Another favorite spot in the kitchen was the drop leaf table that sat in the center.

Granny kept it covered with a white oilskin table-cloth. Even though there was much more room in the dining room or breakfast room on Sunday afternoons most of the family would end up in the kitchen clustered around that table. The leaves would be pulled out and all of the ladder back chairs from the dining and breakfast rooms were dragged up to it. The table would be covered in cups and tea glasses and plates, until my Uncle James lit up his cigar. Then the table was cleared and he would hold court. He would set to work telling stories and drawing and doodling all over the tablecloth with a blue ballpoint pen. He would draw caricatures of politicians and cartoon characters and speech balloons and funny animals as he smoked his stogie and told jokes and spun tall tales. The following Sunday the tablecloth would be miraculously clean and ready for the next installment. I started housekeeping with that drop-leaf table and 10 years later my brother took possession of it when he bought his first house.

Whenever I think of Granny, my mind drifts to that kitchen. It is a touch stone of my childhood memories.


What childhood place holds significance for you?





Personality Types: They Matter More Than You Realize

Personality Types: They Matter More than You Realize


My review of Reading People by Anne Bogel

I was privileged to be a part of the Launch Team for this book and received an advanced copy earlier this summer. The book was released on September 19.



Through her blog, Modern Mrs. Darcy, and her podcast What Should I Read Next? Anne Bogel has established herself as the Internet’s book maven, attracting hundreds of readers to her website as she extols the power of books and reading.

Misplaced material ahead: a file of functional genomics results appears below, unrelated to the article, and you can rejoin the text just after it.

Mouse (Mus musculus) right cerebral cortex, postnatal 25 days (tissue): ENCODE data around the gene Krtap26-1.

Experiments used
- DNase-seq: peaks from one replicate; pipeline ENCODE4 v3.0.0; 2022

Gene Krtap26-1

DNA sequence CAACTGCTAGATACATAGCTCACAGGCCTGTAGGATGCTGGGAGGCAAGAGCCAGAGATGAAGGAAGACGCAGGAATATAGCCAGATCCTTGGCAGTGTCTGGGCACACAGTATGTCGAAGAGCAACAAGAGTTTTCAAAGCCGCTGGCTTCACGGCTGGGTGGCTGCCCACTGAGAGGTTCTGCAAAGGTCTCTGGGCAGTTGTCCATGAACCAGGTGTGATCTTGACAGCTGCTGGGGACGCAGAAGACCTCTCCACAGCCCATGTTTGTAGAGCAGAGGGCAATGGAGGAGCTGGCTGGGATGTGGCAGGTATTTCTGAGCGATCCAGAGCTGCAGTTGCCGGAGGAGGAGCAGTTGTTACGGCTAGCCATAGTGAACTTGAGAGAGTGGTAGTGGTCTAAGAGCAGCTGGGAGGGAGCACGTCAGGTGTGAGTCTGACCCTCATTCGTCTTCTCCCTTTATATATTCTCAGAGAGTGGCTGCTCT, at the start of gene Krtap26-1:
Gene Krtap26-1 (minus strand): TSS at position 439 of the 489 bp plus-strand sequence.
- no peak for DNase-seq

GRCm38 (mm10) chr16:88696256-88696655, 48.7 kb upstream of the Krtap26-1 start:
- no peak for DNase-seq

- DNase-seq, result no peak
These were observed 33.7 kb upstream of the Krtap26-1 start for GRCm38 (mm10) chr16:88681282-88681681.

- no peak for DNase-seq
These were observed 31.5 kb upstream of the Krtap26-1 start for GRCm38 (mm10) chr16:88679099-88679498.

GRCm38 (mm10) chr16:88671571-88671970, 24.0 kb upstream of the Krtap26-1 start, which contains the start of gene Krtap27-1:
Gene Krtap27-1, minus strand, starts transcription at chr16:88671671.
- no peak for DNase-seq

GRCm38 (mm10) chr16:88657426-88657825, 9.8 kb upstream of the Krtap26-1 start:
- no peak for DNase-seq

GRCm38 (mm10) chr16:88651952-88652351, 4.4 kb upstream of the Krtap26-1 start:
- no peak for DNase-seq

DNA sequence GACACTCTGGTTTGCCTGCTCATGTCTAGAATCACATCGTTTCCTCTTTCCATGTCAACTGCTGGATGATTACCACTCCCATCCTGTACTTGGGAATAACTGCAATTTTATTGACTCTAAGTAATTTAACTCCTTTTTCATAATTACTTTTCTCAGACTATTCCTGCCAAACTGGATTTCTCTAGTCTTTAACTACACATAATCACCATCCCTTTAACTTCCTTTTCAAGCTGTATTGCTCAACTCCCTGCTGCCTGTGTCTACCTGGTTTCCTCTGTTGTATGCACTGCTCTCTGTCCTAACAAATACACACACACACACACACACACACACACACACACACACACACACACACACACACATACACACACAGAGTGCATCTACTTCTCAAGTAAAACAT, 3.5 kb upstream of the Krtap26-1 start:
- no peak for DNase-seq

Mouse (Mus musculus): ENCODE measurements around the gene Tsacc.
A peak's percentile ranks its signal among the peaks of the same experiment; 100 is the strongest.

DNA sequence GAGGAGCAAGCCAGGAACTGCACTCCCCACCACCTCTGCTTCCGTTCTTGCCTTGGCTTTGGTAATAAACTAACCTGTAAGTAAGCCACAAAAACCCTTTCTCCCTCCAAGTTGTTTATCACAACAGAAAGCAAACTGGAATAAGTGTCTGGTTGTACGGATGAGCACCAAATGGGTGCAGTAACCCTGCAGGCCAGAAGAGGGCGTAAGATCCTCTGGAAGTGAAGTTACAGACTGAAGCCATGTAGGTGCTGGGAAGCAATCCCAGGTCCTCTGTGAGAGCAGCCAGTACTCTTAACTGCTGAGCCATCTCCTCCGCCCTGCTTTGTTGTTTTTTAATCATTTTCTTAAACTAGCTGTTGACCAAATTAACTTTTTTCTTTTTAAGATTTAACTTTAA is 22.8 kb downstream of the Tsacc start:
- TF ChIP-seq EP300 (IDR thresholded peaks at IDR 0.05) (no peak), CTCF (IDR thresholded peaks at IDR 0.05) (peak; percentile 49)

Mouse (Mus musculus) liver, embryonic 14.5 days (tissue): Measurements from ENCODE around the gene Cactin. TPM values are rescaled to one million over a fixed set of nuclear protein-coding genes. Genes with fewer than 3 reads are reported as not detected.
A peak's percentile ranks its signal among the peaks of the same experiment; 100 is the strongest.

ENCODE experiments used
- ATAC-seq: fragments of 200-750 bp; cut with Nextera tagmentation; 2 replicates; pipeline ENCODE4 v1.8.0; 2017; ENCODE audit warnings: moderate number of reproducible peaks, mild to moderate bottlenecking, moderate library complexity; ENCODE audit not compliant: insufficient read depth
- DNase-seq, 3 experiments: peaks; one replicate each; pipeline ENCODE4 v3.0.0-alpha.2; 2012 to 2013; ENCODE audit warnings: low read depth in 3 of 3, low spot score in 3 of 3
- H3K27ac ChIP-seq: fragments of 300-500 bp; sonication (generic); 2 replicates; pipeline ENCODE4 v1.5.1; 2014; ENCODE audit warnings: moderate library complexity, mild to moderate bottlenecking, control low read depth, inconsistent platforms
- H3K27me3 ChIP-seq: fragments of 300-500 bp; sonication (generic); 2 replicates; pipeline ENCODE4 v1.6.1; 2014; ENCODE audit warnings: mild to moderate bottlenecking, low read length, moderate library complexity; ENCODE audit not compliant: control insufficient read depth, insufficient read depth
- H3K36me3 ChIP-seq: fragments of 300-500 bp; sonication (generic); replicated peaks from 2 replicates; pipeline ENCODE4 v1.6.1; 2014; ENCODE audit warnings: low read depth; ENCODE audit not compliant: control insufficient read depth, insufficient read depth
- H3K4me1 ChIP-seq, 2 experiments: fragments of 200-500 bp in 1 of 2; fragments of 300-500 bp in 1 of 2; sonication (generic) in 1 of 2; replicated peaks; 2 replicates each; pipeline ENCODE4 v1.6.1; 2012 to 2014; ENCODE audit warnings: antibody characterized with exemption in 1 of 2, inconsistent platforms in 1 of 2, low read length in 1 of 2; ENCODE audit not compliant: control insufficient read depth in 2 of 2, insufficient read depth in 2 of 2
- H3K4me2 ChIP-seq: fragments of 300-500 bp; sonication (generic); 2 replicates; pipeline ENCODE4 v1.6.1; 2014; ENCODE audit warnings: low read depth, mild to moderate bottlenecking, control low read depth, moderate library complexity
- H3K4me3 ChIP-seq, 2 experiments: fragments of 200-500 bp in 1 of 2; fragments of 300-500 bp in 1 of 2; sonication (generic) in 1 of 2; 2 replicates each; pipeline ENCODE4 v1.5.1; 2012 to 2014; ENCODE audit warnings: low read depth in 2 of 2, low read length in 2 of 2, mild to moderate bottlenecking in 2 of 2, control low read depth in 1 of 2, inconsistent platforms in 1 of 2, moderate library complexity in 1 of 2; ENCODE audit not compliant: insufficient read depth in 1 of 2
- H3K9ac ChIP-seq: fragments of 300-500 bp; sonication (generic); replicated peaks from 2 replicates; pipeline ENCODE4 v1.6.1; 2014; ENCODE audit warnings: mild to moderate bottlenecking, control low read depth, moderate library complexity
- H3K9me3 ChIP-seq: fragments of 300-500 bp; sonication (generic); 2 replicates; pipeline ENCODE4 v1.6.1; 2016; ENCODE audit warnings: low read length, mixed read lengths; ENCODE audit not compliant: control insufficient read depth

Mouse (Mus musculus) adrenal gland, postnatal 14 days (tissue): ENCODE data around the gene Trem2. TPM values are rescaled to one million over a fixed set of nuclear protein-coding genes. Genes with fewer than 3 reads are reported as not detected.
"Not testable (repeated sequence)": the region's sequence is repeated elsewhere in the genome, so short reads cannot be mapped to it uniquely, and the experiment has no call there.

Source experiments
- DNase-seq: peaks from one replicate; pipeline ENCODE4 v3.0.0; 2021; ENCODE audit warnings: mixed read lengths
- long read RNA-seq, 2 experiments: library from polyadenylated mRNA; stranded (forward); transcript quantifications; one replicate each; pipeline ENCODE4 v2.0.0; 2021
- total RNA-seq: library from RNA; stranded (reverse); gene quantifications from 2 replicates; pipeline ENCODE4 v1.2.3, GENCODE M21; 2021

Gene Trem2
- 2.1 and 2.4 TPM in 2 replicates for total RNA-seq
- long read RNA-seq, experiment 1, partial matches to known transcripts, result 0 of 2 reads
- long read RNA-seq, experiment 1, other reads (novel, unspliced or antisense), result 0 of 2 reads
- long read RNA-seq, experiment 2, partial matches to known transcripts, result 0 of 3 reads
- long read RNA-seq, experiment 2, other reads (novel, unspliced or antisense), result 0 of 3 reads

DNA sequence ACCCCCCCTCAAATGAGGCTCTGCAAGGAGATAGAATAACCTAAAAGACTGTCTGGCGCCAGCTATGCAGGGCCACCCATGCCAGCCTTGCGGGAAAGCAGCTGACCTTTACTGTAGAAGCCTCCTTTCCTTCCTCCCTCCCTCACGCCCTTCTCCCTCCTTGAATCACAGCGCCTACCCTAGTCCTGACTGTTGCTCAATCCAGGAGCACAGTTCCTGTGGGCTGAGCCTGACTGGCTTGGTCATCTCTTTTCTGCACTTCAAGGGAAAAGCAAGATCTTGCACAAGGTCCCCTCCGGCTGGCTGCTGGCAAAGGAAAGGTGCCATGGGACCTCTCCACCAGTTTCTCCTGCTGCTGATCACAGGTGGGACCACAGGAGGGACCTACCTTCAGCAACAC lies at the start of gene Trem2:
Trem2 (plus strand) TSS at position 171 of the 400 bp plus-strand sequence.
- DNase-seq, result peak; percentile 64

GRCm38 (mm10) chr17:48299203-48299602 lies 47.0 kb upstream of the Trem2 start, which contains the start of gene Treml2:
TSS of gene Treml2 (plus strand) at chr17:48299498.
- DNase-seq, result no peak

Now she has written a book of her own in which she explores another one of her passions: the world of personality frameworks and why they matter. Reading People: How Seeing the World Through the Lens of Personality Changes Everything is the culmination of Anne’s exploration of the popular personality tools in use today.


Want to know about Myers-Briggs, Enneagram, StrengthsFinder or the Five Love Languages? They are all explored and explained, as are others.


The book is informative, extensively researched, yet quite accessible due to Anne’s gentle style and personal anecdotes that fill the pages. It reads as though you are having a conversation with a trusted friend.


Her purpose? To help each of us know and understand ourselves and the people around us, so that we may become better spouses, parents, friends, and co-workers.

Once you know your personality tendencies and those of the significant people in your life, you can apply the information to those relationships.


Being able to read the people around us gives us the tools to forge better communication in all areas of our lives: our homes and families, our workplaces and vocations, and our friendships. We begin to walk in another’s shoes and see the world through their eyes. When we can do that, we can make strides towards truly understanding one another.


I loved this book and have found myself referring back to it in an effort to change my perception and reaction to behaviors in those close to me. I highly recommend it o anyone who wishes to forge healthier and more productive communication in their circles of influence.


If you desire to explore your personality traits beyond the latest BuzzFeed quiz  ( i.e. Which fairy tale character are you?) , and have information that you can use to transform your relationships, pick up a copy of Reading People.












Thirty in Thirty Day 26

Thirty in Thirty Day 26:  The Mysteries of a Writer’s Mind